March 28, 2006 7:05 PM PST

Antispam confab looks beyond filters

The fight against spam, phishing and e-mail fraud should focus on economic incentives and aiding law enforcement, according to attendees at a conference examining the problem this week.

Speakers at MIT's 2006 Spam Conference were notably cognizant of the recent proposals of white lists and AOL's Goodmail, a pay per e-mail service offering preferential treatment in e-mail delivery for marketers. It is also one year since the implementation of Can-Spam, the federal law that sets e-mail marketing standards and makes it less complicated for law enforcement to go after John Doe spammers.

Many addressed these issues head on. Others proposed solutions that would clearly bypass the issue of e-mail postage, or creating a hierarchy of e-mail senders, an idea that goes against the Internet's equalizing spirit.

Phil Raymond of Vanquish Labs, who presented on behalf of the Email Accountability Initiative, put it bluntly, "If you have a first class (car) on the train, there will be a lot of people in the cattle car and some of those cars will be left behind completely."

Rather than an e-mail postage system, Raymond proposed another type of economic incentive. In lieu of paying postage to send e-mail, bulk e-mailers could be required to put up a bond. And rather than worrying about how to legally classify spam, leave it up to the recipients. Under this system, e-mail recipients would have the ability to penalize those senders they don't want mail from. A price would be attached to the penalty, and the marketers' bonds would cover the cost of those e-mails rejected as spam.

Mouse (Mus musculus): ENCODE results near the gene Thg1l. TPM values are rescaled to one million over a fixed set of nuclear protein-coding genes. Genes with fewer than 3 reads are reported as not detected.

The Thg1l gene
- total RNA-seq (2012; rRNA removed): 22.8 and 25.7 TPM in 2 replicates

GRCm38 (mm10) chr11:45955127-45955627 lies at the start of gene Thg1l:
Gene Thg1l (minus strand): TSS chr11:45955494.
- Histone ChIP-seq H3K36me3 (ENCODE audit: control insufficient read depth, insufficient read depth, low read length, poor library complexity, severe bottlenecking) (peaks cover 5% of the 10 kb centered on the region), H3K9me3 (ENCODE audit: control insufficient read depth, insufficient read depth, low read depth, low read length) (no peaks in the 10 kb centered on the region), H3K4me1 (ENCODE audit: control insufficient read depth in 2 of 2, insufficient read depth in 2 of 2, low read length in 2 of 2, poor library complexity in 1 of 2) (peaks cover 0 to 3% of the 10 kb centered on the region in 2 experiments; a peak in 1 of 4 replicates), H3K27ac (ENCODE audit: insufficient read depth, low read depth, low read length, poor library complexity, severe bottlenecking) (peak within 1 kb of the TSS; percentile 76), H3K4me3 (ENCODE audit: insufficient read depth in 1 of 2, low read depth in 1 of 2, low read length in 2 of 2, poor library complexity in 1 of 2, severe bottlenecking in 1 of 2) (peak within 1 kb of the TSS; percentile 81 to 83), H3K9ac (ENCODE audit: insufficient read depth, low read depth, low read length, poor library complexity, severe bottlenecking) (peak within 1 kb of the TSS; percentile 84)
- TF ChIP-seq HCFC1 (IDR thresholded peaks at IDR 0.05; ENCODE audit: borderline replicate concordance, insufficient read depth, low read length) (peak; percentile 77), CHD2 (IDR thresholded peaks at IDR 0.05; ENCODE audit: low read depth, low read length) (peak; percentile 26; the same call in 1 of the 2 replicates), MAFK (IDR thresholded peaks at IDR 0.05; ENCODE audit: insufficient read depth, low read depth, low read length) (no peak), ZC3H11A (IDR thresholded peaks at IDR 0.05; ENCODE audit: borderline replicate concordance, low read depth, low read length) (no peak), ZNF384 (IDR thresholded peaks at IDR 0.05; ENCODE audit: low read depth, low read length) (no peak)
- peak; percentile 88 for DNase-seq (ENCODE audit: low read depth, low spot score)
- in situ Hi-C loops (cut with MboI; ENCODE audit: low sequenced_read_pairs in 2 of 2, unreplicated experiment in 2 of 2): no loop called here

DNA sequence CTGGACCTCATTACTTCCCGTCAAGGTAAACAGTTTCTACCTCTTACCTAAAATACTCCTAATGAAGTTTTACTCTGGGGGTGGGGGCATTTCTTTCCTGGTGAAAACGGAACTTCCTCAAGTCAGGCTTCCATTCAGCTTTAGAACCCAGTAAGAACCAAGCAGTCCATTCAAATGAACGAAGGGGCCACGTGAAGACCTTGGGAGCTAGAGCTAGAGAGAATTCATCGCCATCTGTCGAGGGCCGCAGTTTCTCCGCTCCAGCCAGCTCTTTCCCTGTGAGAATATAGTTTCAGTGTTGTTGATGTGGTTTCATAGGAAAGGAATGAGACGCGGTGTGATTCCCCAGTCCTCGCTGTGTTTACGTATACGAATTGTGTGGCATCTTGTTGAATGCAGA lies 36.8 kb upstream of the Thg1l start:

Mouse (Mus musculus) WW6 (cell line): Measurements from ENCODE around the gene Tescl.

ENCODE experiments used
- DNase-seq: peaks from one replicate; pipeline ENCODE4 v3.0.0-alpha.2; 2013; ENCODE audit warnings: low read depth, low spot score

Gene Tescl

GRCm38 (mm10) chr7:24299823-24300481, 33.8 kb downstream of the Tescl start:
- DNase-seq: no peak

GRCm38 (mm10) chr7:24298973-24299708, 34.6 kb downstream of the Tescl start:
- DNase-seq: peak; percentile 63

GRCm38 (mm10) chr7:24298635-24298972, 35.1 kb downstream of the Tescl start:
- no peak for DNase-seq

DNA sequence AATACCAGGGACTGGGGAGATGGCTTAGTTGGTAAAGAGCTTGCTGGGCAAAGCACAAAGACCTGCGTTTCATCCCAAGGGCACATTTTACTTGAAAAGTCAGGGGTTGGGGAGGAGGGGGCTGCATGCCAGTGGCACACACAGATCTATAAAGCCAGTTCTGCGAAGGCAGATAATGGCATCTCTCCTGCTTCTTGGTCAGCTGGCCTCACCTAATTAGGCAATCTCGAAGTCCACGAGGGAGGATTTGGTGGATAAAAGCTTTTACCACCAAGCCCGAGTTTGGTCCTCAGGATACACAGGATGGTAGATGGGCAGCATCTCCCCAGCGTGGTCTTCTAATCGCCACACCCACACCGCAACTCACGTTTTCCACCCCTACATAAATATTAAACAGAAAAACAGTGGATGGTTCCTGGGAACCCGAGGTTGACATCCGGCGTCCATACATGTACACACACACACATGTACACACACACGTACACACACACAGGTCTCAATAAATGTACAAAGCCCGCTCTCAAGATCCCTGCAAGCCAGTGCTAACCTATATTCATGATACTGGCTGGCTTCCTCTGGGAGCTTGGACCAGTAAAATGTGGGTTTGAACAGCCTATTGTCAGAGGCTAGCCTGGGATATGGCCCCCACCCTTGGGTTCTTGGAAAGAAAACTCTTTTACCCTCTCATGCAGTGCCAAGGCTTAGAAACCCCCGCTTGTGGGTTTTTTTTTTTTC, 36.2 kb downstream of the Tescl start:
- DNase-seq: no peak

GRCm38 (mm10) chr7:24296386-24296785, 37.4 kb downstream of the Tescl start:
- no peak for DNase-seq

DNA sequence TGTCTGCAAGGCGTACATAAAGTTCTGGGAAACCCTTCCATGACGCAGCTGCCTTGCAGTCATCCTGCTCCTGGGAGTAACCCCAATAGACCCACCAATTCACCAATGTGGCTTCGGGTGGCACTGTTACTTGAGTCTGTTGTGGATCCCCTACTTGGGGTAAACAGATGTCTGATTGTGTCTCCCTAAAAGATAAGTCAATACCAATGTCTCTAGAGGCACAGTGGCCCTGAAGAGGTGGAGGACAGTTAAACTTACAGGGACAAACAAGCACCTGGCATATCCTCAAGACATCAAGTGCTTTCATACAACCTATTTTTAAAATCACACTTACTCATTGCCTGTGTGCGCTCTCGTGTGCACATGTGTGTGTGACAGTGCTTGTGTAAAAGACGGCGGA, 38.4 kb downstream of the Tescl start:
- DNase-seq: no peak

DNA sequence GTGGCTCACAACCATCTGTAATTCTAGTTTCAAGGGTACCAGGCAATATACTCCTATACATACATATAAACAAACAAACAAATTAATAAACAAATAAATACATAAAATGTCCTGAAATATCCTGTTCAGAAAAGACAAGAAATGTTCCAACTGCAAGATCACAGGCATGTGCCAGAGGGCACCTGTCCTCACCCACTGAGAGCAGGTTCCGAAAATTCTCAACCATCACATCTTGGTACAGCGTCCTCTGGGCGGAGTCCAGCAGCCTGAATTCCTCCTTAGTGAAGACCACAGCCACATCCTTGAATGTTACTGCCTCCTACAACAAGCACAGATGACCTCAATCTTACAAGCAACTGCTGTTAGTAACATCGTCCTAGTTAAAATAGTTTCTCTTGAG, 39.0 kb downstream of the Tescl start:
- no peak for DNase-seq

The idea is that spammers and legitimate marketers alike would be less likely to send mass e-mails if rejection is going to cost them actual dollars. A study showed that under such a system, spammers give up, and legitimate marketers, according to Raymond, aim their e-mail campaigns more specifically at parties likely to be interested.

The consensus seemed to continue to be that though filters are good, they don't cut to the heart of the matter. Presenters urged greater concentration on preventing and going after generators of spam content, rather than just keeping spam e-mail from entering users' in-boxes.

"Filtering e-mail is like easing the symptoms of a disease without curing the disease itself. The only thing it's doing is easing the pain," said Tobias Eggendorfer of the University of Bendeswehr Munchen, who proposed the use of SMTP and HTTP "tar pits" to slow delivery of bulk e-mail.

Eggendorfer's sentiment about filters was echoed throughout the conference.

CipherTrust, a network security company, emphasized going after e-mails with phony domain names and the spoof Web sites they link to. It announced the release of PhishRegistry.org, a free service that alerts registered legitimate Web sites when they are being spoofed.

Two attorneys also weighed in on Can-Spam. Jon Praed of the Internet Law Group, a boutique high-technology law firm representing such clients as America Online, suggested going after e-mail harvesters, the entities that gather e-mail addresses from the Internet for the purpose of spamming or selling the addresses to spammers.